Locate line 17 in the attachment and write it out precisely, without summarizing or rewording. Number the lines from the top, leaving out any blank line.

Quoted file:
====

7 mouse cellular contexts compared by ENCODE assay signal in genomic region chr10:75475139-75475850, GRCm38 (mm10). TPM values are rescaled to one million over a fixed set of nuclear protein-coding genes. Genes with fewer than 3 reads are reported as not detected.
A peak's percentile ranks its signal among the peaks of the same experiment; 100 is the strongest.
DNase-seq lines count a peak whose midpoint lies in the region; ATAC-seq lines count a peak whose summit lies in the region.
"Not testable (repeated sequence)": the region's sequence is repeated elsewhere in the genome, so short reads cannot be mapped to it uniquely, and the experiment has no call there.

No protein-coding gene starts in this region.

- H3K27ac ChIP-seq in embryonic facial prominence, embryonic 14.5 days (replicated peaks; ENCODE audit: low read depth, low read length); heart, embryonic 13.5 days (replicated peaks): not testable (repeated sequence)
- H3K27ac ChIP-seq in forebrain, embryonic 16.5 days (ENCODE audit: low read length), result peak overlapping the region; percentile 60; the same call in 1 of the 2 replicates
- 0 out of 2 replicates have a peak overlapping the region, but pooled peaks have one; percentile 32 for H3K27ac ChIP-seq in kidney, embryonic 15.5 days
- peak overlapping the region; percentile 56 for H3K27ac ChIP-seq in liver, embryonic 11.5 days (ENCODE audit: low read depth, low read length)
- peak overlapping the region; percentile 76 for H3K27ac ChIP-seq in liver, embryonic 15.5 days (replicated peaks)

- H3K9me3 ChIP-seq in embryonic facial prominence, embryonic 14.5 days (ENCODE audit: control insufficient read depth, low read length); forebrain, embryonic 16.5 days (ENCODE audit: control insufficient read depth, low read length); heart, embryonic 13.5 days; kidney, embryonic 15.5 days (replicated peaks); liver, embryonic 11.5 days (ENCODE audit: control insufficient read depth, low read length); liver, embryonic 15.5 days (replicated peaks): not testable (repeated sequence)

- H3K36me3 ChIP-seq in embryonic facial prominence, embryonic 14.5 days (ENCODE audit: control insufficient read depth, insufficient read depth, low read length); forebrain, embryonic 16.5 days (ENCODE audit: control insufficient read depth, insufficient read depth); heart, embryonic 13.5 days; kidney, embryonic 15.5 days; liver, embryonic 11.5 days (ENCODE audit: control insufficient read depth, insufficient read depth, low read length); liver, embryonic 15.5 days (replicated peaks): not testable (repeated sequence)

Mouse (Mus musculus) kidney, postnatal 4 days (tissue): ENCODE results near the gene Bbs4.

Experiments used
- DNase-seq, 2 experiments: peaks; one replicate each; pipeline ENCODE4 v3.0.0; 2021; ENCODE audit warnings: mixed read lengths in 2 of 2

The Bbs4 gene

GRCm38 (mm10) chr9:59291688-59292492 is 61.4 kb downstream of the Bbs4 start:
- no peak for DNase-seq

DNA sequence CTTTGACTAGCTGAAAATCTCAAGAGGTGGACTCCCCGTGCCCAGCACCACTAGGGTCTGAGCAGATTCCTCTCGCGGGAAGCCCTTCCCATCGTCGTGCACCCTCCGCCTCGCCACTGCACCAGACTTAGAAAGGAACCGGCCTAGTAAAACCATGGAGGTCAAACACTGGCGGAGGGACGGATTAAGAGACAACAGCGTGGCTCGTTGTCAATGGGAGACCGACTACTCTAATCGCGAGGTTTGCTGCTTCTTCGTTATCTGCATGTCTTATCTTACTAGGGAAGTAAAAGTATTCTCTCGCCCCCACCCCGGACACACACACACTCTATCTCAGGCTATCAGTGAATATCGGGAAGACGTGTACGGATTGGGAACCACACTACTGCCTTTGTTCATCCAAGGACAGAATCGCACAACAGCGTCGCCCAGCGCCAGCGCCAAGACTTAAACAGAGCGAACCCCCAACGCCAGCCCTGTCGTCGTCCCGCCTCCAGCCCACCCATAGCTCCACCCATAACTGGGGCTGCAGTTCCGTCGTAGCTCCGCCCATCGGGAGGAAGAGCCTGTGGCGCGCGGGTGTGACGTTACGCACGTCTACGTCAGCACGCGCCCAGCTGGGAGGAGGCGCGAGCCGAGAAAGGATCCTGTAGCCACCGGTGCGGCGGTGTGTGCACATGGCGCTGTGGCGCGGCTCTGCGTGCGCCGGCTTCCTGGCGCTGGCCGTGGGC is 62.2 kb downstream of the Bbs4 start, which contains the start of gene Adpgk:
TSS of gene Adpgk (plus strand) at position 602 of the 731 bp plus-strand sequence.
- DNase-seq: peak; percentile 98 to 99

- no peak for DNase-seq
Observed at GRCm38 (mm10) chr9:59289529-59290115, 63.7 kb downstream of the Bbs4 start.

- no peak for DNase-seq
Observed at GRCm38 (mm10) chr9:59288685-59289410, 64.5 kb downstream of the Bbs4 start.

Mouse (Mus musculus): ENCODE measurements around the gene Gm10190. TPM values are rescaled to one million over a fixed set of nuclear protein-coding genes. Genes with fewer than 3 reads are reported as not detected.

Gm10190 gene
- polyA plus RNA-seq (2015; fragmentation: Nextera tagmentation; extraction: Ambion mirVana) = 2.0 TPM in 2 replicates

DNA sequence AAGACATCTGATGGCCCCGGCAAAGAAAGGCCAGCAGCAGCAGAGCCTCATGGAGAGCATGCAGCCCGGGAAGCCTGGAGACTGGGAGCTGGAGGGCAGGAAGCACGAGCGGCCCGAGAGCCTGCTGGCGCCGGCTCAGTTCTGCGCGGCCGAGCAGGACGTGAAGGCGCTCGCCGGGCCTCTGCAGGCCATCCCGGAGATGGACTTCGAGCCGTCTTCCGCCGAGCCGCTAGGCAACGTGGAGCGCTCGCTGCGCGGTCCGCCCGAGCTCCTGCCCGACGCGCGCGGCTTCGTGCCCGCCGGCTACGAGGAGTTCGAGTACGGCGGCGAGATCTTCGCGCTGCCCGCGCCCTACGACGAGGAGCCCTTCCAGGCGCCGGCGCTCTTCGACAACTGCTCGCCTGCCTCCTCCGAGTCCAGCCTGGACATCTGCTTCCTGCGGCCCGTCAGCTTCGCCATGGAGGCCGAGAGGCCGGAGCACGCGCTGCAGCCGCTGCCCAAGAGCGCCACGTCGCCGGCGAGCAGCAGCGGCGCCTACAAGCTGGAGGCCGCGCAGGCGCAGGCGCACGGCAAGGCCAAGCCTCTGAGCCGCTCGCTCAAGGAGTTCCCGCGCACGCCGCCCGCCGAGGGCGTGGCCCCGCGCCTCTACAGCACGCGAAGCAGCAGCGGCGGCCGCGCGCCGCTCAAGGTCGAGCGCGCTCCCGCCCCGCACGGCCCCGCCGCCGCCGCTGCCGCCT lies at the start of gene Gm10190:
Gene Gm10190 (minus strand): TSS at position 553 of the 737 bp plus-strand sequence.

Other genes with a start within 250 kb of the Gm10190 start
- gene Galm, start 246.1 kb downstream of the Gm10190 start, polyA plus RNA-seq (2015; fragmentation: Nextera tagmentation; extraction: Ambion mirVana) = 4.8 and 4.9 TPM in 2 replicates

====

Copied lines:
GRCm38 (mm10) chr9:59291688-59292492 is 61.4 kb downstream of the Bbs4 start: